Native Americans and Land Rights

In a blog post a few weeks ago, I discussed the Amazon rainforest fires in terms of how the Brazilian government was doing away with or disregarding rights for the natives of that land.

That post got me thinking about Native American rights, and particularly Native American land rights. The result of that thinking was this blog post, purposefully published on Columbus Day.[1]

That thinking also led me to a United States Supreme Court case from nearly 200 years ago, back to when John Marshall was the Chief Justice of the Supreme Court. In this case, which is known as Johnson v. M’Intosh, the court had a case before them where they had to determine whose land rights were superior: those of plaintiffs whose land claims came from Native Americans or those of defendants whose land claims came from a United States land grant.[2] The Supreme Court unanimously ruled that the defendants’ claims to the lands were superior. Furthermore, Chief Justice Marshall, who wrote about the Supreme Court’s decision, put into legal writing what is called the “Doctrine of Discovery,” a doctrine which said that European “discoverers” of land inhabited by non-Europeans have rights to the land.[3] This doctrine has existed for centuries, going back to Pope Nicholas V’s papal bull Romanus Pontifex,[4] but Chief Justice Marshall’s decision made this doctrine a part of the legal fabric of this country.

The consequences of this doctrine have been significant. Since European discoverers had rights to the land, not Native Americans who already had the land, it has allowed for the pushing of Native Americans off their former lands and for the killing of Native Americans in the process. And, when this doctrine hasn’t killed Native Americans, it has at the very least disenfranchised many of them.

To make matters worse, the Doctrine of Discovery remains a major part of the American legal system. Even Ruth Bader Ginsburg cited the very Doctrine of Discovery that has caused so much harm when she wrote a majority opinion for a Supreme Court decision in 2005.[5] And, to my knowledge, there has been nothing to undo that Doctrine of Discovery being part of America’s legal framework.

This is not to say that there is no hope in terms of acknowledging the wrongs of the doctrine, let alone doing anything about it. Many prominent entities, ranging from the United Nations in its Declaration on the Rights of Indigenous Peoples[6] to the World Council of Churches (a fellowship of churches that includes the United Methodist Church, Episcopal churches from several regions, and the Evangelical Lutheran Church of America, to name a few),[7] have repudiated this doctrine either explicitly or implicitly (as the UN did so without specifically mentioning the words “Doctrine of Discovery”). If these efforts show anything, it’s that more people are realizing the damage of this doctrine, and that maybe such a realization will eventually make its way to the American legal system. And hopefully more people and groups will come to this realization, because acknowledging the damage of the Doctrine of Discovery is one step, albeit a significant step, towards addressing the historical lack of land rights for Native Americans.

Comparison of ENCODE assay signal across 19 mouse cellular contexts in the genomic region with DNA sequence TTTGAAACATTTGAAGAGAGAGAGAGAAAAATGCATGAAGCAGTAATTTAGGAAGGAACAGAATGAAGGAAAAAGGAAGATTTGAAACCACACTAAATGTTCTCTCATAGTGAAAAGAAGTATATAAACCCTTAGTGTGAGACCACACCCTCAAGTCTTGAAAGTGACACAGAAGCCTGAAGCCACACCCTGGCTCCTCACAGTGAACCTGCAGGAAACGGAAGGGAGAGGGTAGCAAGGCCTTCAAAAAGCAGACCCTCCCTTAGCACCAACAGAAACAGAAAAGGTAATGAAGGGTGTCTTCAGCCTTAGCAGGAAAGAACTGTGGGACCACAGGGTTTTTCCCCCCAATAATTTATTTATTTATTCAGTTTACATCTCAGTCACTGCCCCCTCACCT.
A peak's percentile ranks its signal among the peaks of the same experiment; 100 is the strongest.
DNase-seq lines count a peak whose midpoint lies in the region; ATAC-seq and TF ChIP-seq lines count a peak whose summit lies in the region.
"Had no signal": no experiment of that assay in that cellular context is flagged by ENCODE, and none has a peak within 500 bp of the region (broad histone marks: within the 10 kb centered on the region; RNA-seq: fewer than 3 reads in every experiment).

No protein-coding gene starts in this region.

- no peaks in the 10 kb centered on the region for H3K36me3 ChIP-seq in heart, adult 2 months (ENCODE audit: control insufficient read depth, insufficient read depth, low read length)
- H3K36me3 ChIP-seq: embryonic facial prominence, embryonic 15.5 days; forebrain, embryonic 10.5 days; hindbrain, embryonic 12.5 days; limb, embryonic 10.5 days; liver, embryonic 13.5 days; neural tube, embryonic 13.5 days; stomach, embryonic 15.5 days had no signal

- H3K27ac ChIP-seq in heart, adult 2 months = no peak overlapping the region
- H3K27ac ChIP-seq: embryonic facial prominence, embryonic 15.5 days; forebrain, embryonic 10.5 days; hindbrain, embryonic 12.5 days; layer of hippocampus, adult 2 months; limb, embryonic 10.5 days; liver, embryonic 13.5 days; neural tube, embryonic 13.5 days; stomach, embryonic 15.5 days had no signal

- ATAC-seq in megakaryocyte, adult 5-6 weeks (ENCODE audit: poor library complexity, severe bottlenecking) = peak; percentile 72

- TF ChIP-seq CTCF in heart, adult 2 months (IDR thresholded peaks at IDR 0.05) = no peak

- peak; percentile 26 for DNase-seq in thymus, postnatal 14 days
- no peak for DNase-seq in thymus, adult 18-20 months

[1] For more on my feelings about Christopher Columbus and Columbus Day in general (which, as my readers can tell, are not positive feelings), I encourage you to read my post about the person and the holiday that I wrote two years ago:

[2] Lexis-Nexis probably does a much better job of describing the case than I could, so I encourage all to read the Lexis-Nexis summary of Johnson v. M’Intosh:

[3] Chief Justice Marshall goes into this doctrine when writing about the Supreme Court’s decision in Johnson v. M’Intosh.


[5] I am a fan of Ruth Bader Ginsburg overall, but, as sad as it is for me to say this, she invoked the Doctrine of Discovery when she wrote the majority opinion of City of Sherrill v. Oneida Indian Nation: